Friday, May 20, 2005

Why math is important to the country


The United States lags behind other nations in the number of engineers graduated each year, says Norm Augustine, a retired chairman and CEO of Lockheed Martin Corp., A look at the numbers:
• United States : 50,000
• India: 100,000
• China: 100,000
• Japan: 200,000

The significant figure in there is not the US but Japan.
Japan is minting more engineers every year then India and China COMBINED!
India and China have half the population of the planet and Japan is stomping them in the creation of engineers, and completely wiping the floor when it comes to the US.

It is understandable that we are not graduating many new engineers, business keeps asking for more students, asking for more H1-B visas and the like. But when you look at the job postings of these companies it is not surprising that there is a backlash.

Companies are complaining but not putting their money where their mouths are. When you look at their jobs postings you see them asking for 5 years experience in over a dozen technologies, most of which are highly specialized and if you are experienced in one you wouldn't have had any time to have experience in the others. Though admittedly some of the problem is not with the hiring manager, he understands that, he really wants a set of engineers with all those skills combined not one engineer with all those skills, but HR doesn't understand, they get the checklist and eliminate everyone without all those skills. You can imagine what happens next.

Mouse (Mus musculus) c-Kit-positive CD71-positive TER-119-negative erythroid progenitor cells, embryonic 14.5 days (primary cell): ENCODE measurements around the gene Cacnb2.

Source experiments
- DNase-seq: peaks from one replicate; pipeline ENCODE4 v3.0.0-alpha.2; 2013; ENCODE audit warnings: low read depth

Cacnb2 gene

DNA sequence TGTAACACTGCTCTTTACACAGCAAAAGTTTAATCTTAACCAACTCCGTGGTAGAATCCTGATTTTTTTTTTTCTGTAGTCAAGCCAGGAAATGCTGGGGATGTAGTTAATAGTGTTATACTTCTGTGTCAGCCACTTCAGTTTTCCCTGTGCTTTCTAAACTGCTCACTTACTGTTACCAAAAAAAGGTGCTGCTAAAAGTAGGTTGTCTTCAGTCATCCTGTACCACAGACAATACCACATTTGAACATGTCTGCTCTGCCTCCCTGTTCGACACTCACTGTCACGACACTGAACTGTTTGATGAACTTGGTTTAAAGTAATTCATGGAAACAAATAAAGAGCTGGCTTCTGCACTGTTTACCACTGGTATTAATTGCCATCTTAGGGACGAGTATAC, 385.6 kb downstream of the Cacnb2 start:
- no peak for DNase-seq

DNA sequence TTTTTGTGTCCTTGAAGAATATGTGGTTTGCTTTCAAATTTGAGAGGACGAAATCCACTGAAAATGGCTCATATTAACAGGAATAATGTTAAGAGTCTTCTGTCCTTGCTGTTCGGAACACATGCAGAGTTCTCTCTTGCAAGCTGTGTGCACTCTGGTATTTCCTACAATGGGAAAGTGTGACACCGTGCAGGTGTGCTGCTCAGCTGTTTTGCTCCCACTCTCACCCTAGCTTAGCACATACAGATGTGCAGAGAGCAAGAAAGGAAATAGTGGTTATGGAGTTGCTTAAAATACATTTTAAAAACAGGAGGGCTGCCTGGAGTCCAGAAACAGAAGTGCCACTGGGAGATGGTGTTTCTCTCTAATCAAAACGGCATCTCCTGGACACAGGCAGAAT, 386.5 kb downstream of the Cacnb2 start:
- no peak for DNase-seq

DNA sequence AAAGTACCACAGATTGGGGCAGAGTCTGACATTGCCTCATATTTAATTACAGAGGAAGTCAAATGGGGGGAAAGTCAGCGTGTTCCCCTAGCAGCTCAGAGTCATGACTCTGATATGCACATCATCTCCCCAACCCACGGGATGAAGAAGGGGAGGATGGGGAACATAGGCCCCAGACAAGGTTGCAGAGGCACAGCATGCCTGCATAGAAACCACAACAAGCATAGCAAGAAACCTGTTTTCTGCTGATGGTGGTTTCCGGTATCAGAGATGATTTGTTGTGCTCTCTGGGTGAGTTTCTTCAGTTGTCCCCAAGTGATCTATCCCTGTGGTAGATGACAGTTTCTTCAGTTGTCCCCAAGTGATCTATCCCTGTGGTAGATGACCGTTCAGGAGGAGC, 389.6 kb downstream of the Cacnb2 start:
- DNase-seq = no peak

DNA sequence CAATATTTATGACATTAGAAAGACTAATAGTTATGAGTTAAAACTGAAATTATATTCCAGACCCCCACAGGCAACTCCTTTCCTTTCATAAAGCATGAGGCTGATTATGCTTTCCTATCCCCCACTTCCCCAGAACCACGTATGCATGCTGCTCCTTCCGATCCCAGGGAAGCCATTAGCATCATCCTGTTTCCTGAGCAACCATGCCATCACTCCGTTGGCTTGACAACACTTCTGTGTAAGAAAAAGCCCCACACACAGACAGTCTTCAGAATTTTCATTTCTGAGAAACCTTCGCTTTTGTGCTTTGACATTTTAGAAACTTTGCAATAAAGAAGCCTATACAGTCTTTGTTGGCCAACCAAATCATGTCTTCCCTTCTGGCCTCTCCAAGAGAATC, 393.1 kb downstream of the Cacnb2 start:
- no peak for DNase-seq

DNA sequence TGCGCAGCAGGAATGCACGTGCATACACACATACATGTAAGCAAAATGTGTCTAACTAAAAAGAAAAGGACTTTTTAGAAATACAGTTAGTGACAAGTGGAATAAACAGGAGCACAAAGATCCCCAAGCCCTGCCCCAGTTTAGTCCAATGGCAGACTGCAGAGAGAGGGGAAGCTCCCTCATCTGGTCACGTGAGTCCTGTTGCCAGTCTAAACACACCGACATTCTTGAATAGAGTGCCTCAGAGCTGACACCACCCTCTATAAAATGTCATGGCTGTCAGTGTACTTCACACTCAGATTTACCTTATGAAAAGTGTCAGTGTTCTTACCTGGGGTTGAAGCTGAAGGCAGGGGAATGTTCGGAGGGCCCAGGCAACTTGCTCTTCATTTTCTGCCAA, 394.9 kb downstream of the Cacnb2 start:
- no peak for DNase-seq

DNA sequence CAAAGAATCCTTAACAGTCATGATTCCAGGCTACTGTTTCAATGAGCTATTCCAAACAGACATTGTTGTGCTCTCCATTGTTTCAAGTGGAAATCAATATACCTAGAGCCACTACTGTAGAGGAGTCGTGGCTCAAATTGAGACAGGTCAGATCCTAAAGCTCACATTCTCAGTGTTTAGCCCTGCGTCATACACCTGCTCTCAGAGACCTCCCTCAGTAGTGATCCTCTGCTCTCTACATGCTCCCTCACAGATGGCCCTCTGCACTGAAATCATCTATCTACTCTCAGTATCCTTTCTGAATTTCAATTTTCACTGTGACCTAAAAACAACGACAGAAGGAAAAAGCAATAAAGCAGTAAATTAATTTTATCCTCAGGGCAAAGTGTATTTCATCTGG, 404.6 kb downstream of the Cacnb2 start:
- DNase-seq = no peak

In the very late 1990's it was obvious that tech was in a boom state, when secretaries and landscapers were trying to learn to program that was a warning sign I failed to heed. Just like when JP Morgan knew that it was time to get out of the stock market in 1930, because the shoe-shine boy was giving him stock tips.

Outsourcing isn't working all that well yet but they are learning, in 10 years they will have figured it out. Just like Japan did to the US car manufacturers and what Korea did to Taiwan in chip manufacturing.

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